Google Assistant and Alexa: Finding a good routine
Both Google Assistant and Alexa can automate tasks in your smart home through routines. But each platform has different ways of going about this super helpful feature. One great feature of Google Assistant routines is that you can set a single routine that runs all day. Google calls this a Daylong Routine and it allows you to essentially create multiple actions that can occur at different times of the day, on repeating days, within a single routine.
A Daylong Routine can come in handy for various situations, especially for those who work from home. Even though Alexa doesn't off this feature right now, Alexa does have a few tricks that Google lacks. One is to have a routine fire-off based on a sensor. For example, you could create an Alexa Routine to have your kitchen lights turn on between certain hours should a motion sensor detect you've entered the room. This isn't possible with Google Assistant.
With Alexa, you can also use sound detection to initiate a routine, such as your Echo device playing a lullaby if it hears a baby crying. Automation is a core feature of any smart home, and a significant part of that is through creating routines. Google Assistant's lack of sensor-based triggers and Alexa's multi-action repeating routine are some omissions that my Galexa would solve.
Google Assistant and Alexa: Take a note
One of the things that I probably utilize my digital assistant for the most is helping me remember things. The other is for my grocery list. For years, my wife and I have used an app called Our Groceries to keep track of our shopping, and it works with both Google Assistant and Alexa. The downside is that each time we want to add something to the list, we have to say "ask Our Groceries to" before listing out the additions. Those extra words added to the wake word get to be a lot.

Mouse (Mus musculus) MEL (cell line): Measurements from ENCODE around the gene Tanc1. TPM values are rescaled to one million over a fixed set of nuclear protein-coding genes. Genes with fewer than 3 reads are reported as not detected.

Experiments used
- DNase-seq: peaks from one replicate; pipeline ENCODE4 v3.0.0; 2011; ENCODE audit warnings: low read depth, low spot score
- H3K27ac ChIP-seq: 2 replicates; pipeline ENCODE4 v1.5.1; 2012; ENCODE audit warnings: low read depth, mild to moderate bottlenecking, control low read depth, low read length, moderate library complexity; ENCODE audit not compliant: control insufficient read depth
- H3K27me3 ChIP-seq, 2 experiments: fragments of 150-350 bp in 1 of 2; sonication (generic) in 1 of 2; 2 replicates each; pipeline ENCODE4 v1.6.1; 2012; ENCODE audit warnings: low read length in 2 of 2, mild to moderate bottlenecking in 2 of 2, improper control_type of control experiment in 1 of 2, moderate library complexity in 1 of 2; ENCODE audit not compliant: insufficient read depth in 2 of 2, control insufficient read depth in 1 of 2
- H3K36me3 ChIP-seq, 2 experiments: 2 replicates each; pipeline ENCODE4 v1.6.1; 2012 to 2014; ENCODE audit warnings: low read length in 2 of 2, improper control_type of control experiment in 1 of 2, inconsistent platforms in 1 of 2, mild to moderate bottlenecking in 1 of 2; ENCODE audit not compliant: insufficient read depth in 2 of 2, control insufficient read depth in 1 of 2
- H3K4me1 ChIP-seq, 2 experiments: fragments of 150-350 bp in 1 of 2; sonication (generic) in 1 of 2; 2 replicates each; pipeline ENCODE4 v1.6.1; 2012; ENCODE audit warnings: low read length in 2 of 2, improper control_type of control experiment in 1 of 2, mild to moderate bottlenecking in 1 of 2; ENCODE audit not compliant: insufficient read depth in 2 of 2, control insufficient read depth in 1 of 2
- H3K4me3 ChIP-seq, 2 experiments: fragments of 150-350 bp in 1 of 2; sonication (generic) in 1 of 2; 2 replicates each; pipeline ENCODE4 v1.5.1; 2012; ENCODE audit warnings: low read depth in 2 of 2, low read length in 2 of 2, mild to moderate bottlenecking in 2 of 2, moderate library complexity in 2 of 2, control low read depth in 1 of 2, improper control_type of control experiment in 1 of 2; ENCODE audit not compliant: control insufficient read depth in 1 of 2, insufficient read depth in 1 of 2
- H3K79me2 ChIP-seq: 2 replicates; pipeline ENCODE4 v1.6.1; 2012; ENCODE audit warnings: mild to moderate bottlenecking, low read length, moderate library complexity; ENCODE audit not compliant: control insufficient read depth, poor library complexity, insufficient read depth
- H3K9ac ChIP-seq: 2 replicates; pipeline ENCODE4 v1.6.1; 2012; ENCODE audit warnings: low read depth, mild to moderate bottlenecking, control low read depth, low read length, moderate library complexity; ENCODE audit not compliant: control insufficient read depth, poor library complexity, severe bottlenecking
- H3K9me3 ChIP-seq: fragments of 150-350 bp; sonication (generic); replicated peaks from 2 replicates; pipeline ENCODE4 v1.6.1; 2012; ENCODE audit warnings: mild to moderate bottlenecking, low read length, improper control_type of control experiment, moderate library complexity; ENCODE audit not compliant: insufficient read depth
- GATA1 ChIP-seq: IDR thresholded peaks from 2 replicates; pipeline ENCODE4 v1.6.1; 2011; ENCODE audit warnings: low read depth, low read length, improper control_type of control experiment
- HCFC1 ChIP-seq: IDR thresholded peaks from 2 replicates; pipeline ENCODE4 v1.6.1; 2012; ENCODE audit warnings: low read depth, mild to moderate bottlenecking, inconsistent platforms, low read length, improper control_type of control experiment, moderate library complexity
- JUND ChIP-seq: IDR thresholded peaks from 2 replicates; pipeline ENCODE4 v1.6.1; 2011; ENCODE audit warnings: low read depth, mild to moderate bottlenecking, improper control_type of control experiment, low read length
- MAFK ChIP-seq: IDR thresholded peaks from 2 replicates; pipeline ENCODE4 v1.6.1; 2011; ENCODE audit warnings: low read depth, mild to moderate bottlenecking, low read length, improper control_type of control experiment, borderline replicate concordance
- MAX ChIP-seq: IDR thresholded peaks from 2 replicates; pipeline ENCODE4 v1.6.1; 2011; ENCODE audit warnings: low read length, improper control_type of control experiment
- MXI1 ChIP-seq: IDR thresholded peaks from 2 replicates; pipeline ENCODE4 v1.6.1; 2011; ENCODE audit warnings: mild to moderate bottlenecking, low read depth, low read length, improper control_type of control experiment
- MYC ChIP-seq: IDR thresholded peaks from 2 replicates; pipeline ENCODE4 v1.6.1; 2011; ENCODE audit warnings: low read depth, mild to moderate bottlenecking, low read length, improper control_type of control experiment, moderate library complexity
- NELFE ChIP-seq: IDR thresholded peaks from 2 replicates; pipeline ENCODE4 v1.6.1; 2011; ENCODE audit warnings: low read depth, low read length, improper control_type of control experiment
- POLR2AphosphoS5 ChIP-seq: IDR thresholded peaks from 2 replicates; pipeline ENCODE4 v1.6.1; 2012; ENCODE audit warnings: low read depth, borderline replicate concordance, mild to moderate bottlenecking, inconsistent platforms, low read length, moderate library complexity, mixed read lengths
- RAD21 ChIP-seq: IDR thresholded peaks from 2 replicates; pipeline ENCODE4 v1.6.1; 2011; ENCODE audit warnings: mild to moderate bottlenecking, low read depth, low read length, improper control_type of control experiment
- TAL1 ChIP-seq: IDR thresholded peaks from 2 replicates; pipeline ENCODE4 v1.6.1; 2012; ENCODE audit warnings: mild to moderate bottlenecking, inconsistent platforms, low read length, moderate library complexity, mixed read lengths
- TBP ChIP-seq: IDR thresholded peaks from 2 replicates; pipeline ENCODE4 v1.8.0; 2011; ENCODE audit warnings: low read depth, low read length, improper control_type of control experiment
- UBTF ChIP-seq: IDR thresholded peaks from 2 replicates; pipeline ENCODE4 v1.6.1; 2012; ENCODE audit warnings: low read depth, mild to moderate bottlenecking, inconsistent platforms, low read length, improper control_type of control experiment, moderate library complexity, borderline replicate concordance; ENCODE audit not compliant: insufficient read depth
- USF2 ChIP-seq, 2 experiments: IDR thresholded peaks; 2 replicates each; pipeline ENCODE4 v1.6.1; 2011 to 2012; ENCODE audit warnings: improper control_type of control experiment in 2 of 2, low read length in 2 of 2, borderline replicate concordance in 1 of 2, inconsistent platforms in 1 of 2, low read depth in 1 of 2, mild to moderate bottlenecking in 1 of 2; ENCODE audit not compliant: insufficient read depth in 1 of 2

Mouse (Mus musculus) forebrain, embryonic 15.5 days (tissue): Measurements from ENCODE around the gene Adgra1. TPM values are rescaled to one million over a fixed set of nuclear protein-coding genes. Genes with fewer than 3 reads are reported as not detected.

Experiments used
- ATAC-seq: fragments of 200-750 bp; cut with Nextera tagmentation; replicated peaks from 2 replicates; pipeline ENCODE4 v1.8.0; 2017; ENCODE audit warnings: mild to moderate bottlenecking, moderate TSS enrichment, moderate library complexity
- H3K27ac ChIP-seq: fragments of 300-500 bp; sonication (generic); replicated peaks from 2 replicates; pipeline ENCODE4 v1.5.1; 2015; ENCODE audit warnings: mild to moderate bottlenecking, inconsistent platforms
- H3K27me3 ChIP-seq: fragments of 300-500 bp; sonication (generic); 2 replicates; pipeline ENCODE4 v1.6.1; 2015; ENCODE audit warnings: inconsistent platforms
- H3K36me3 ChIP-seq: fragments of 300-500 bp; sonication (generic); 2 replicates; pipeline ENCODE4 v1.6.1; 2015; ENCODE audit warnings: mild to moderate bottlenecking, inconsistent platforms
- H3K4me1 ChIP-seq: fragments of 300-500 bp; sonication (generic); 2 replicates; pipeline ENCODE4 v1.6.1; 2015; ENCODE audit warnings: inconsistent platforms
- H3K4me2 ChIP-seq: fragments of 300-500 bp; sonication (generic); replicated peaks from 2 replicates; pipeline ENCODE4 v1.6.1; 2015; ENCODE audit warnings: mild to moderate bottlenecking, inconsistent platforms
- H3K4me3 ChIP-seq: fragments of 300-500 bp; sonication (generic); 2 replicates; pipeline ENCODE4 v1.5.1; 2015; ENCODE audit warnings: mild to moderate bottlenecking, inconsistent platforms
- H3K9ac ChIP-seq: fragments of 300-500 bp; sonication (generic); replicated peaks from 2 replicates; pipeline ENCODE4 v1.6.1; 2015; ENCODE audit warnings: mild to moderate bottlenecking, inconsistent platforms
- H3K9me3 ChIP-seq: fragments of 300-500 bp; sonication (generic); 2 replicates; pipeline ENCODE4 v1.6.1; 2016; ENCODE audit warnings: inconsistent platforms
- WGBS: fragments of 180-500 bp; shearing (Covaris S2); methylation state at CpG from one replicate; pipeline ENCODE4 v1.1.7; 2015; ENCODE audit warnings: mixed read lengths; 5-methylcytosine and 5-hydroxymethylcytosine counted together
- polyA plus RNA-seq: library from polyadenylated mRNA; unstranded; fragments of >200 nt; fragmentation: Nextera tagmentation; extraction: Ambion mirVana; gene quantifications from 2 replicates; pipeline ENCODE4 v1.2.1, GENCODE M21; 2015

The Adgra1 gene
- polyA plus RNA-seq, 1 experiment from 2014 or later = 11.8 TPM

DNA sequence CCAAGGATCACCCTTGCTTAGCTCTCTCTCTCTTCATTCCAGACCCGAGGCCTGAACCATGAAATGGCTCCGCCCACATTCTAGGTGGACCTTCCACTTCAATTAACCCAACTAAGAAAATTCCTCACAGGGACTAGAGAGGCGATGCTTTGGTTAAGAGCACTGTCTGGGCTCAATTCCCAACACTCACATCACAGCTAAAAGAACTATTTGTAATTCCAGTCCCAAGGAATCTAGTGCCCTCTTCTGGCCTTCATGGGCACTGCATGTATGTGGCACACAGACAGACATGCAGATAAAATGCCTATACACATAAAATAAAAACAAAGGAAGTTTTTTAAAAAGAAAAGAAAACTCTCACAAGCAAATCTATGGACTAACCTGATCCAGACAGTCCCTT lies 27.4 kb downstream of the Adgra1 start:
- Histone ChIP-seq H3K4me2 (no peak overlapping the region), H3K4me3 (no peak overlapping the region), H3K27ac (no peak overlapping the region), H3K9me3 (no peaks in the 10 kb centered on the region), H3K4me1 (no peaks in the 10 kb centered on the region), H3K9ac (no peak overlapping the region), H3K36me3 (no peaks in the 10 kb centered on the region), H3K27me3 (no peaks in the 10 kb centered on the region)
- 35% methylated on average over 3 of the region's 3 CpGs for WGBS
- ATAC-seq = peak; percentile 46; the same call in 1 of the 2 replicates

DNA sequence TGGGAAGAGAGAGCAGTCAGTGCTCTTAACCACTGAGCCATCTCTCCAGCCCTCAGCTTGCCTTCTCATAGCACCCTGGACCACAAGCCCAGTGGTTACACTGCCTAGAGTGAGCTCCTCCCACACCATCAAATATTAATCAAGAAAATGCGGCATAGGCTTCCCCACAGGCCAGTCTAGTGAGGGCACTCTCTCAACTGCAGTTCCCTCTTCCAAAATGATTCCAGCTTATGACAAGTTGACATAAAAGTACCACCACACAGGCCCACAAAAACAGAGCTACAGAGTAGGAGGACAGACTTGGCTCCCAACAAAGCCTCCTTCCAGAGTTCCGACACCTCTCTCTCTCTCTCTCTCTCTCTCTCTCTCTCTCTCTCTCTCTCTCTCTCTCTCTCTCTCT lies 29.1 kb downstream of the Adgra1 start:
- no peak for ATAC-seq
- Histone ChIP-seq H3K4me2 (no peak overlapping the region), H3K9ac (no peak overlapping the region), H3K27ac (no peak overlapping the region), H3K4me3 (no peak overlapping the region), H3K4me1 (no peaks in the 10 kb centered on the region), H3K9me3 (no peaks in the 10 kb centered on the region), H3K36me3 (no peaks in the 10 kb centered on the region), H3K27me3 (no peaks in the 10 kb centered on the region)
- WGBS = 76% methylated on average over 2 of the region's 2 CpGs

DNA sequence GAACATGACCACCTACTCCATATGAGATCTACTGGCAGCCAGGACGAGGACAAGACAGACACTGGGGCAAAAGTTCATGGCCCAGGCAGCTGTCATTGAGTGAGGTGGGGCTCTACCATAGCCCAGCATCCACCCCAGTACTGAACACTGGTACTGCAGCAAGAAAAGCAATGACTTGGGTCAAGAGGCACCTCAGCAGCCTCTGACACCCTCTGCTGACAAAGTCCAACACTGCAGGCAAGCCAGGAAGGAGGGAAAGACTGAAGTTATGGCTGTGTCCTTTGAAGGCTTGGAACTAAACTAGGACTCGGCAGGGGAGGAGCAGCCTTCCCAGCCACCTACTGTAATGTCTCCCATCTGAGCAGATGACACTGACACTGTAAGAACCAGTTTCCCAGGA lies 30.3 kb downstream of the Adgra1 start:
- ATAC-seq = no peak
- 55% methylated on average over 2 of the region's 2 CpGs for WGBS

So, one of the primary reasons that the Echo Show 15 sparked my interest is using Alexa widgets. Because the screen is so big at 15.6 inches, it makes keeping the shopping list widget on the screen at all times feasible. This means I can just ask Alexa to add something to the shopping list, and it shows up on the screen for the family to see. Google Assistant has a native shopping list option, too, but it isn't nearly as simple.
I like to use Google Keep for making a list of things I need to get done, and it is available as a default list option for Google Assistant. But when I ask my assistant to add bread to the shopping list, I don't know which one it will end up on. Then when I ask to see what's on my list, I'm presented with multiple choices — and none have all of the items on it.
When I choose to look for the list manually, it's unclear whether I should go through the Google Home app or into Keep itself. Amazon puts the shopping list right on the home page of the Alexa app, making it simple to find it and get to shopping. Google can categorize items on a list and has the apps to do so, but the way Google Assistant connects with those gets convoluted and becomes a mess.
Google Assistant and Alexa: Get cooking
Many people, including myself, put a smart display with Google Assistant or Alexa in the kitchen. The kitchen tends to be where people like to congregate, so the digital assistant is nearby to help with questions or music. Smart displays also help with the cooking by showing recipes.